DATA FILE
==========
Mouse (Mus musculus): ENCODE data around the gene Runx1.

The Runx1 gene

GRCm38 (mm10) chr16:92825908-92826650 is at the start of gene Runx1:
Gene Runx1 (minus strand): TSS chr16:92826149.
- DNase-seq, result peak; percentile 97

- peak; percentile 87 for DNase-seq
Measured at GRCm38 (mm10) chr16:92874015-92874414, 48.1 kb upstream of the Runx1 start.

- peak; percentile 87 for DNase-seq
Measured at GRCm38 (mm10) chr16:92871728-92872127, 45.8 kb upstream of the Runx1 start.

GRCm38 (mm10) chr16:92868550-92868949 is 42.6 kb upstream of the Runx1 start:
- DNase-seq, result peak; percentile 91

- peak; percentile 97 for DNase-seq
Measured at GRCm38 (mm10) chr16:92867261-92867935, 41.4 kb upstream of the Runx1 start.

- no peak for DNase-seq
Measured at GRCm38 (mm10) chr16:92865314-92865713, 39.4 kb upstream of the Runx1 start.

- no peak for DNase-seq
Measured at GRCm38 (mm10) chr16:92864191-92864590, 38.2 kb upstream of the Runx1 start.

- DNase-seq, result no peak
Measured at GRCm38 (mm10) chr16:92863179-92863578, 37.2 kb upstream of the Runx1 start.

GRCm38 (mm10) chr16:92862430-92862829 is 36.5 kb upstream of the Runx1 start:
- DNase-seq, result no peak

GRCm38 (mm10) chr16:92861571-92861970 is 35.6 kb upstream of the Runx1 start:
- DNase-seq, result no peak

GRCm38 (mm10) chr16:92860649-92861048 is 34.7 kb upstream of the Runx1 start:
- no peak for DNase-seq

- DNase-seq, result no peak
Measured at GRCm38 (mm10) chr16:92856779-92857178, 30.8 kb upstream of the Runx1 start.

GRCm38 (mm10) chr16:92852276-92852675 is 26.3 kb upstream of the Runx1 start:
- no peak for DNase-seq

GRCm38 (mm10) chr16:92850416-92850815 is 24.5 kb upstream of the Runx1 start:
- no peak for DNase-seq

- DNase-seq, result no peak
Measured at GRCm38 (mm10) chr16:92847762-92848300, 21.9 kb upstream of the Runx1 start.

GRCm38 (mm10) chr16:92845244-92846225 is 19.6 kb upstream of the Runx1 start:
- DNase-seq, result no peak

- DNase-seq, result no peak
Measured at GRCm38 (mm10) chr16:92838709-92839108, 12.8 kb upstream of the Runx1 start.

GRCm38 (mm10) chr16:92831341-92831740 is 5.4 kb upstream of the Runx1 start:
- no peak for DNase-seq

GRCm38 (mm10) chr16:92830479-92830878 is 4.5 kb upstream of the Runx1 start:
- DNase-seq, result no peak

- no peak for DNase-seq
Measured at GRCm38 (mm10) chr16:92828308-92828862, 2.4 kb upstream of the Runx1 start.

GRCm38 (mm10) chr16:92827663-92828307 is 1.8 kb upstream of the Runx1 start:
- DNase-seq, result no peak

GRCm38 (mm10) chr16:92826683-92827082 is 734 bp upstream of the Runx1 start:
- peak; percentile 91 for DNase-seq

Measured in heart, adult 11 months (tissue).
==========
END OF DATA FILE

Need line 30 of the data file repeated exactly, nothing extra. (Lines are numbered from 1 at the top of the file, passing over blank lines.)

GRCm38 (mm10) chr16:92850416-92850815 is 24.5 kb upstream of the Runx1 start: